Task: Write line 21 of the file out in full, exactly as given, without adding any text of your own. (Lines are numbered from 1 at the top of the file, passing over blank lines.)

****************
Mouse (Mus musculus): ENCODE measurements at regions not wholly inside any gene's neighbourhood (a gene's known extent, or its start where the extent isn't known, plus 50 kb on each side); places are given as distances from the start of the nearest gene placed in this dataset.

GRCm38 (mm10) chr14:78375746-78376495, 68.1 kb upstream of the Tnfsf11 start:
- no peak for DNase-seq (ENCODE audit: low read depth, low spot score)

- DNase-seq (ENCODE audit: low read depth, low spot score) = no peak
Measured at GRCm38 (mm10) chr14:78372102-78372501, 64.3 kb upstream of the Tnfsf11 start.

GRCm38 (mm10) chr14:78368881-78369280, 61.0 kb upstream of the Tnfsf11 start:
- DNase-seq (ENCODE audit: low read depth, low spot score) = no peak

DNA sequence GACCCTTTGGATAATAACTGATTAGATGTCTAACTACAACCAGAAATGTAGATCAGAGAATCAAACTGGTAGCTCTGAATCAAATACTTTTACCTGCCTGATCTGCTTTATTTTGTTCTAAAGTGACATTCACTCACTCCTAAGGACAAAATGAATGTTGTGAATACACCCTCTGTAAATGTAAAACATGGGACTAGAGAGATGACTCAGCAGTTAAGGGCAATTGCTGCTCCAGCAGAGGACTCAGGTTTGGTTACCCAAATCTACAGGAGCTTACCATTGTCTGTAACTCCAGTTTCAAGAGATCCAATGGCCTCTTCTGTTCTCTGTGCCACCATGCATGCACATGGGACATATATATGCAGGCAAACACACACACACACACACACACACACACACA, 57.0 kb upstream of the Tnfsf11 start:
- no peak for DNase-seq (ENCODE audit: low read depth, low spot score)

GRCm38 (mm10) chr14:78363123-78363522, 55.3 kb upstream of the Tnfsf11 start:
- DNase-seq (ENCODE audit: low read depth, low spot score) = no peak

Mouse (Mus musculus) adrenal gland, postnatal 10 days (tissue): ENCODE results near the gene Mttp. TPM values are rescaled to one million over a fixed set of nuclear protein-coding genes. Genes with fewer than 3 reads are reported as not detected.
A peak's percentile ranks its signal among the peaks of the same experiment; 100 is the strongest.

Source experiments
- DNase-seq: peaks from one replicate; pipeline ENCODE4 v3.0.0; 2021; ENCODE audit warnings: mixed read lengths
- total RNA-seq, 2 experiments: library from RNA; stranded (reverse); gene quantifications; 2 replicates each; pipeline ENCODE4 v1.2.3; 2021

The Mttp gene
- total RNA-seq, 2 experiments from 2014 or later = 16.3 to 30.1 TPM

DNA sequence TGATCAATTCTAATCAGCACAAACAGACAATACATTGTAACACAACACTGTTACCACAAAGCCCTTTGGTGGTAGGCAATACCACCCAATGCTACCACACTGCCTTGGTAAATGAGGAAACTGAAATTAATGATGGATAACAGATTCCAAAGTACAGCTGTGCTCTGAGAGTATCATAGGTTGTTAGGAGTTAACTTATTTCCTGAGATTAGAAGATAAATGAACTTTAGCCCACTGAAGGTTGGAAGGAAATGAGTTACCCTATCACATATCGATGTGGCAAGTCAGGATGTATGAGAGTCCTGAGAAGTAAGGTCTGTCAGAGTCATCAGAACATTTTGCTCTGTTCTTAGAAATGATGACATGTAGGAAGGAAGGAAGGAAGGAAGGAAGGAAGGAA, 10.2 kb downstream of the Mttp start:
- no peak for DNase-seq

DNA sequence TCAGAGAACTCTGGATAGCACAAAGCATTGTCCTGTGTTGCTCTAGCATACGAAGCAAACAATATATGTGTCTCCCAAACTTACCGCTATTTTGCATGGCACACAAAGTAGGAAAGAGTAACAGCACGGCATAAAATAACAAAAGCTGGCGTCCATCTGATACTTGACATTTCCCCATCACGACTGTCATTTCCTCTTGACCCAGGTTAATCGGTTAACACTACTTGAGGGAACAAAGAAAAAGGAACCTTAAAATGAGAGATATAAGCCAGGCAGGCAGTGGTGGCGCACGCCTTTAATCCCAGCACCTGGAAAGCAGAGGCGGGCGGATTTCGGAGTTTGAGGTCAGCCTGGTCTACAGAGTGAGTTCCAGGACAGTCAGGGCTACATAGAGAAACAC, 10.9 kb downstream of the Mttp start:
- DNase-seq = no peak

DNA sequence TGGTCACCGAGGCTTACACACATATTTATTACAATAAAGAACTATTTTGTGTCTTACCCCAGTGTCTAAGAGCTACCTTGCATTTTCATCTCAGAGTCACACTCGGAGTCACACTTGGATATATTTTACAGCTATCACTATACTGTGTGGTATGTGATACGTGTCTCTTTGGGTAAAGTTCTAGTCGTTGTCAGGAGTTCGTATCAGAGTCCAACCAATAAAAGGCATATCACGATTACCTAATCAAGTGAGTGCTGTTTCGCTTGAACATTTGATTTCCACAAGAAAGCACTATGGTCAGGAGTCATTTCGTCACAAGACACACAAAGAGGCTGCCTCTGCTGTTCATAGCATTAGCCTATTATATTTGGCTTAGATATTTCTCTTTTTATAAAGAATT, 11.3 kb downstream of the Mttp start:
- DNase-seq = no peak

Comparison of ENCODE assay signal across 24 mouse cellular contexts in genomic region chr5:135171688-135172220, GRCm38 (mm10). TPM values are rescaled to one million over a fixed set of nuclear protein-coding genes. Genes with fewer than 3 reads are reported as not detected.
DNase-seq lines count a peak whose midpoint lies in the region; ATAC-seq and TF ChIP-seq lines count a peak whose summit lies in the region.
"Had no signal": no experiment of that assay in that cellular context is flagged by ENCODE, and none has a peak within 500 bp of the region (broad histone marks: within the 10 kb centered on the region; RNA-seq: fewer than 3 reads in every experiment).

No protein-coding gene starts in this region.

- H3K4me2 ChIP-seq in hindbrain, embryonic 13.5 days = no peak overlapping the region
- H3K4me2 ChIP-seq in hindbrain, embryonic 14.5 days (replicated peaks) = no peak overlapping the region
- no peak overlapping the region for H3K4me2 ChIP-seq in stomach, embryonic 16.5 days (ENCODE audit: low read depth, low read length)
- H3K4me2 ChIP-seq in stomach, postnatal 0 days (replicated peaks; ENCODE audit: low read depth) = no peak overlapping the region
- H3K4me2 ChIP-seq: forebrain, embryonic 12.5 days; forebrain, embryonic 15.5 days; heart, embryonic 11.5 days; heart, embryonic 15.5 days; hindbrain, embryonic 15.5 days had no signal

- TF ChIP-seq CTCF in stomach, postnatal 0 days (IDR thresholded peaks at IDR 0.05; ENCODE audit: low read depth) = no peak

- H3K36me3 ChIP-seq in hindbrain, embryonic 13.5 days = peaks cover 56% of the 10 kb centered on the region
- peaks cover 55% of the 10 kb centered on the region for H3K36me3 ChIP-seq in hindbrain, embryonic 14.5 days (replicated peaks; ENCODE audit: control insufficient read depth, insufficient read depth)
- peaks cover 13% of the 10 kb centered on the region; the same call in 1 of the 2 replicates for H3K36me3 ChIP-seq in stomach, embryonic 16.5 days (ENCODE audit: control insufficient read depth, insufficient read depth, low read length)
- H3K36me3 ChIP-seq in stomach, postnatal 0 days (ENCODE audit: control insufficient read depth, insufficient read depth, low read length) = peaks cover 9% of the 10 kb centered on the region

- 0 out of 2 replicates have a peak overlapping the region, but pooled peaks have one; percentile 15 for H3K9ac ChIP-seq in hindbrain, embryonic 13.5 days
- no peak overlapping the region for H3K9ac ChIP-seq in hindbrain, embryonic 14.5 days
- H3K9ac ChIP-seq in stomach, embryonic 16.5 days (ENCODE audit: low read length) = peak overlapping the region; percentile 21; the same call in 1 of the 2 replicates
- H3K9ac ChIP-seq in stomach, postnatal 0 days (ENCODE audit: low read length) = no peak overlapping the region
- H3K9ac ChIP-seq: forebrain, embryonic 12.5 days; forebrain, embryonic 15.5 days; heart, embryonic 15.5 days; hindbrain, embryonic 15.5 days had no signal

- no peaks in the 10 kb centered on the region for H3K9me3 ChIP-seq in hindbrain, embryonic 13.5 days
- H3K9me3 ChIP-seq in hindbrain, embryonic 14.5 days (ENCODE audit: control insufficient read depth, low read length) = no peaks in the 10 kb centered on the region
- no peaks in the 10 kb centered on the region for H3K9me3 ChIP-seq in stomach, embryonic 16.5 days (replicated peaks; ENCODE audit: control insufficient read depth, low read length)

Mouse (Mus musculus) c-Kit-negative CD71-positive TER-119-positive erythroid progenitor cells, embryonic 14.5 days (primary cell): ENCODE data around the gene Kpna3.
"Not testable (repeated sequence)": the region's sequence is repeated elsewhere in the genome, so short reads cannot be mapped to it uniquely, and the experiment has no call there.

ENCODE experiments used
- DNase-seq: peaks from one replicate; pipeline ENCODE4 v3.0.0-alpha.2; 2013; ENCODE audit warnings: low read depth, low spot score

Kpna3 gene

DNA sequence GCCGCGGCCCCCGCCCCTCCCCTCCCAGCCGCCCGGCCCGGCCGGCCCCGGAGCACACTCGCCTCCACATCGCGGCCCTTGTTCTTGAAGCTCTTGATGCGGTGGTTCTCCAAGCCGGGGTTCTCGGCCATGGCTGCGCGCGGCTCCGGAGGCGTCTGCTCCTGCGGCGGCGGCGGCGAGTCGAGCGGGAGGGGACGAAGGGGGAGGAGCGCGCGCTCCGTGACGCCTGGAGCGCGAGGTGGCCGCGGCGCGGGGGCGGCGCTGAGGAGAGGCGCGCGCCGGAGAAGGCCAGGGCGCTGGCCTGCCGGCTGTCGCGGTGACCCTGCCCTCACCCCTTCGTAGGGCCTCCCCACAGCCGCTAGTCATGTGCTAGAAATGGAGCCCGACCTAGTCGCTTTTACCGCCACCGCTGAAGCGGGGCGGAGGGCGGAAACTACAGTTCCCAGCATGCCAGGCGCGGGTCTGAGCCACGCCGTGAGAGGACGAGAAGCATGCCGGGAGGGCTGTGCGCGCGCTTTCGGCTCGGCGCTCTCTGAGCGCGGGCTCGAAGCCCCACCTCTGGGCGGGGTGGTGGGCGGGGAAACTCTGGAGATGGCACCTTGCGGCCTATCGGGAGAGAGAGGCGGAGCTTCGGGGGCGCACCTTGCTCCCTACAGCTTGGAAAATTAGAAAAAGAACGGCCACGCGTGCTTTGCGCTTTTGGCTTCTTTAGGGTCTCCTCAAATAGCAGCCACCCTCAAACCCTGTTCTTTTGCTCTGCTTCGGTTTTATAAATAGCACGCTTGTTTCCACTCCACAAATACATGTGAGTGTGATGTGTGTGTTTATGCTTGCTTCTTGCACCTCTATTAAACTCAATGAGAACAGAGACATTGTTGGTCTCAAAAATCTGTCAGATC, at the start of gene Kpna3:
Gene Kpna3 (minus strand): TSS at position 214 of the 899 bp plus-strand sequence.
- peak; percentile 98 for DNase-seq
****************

DNA sequence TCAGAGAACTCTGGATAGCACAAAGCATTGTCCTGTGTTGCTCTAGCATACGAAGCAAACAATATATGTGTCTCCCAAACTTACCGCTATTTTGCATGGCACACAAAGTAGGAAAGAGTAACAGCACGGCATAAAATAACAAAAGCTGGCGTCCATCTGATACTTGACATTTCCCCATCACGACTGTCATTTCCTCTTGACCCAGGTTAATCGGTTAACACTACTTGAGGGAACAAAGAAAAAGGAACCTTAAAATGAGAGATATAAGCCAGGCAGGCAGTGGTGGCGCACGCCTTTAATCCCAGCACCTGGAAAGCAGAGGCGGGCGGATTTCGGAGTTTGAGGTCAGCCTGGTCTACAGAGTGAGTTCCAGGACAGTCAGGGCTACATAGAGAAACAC, 10.9 kb downstream of the Mttp start: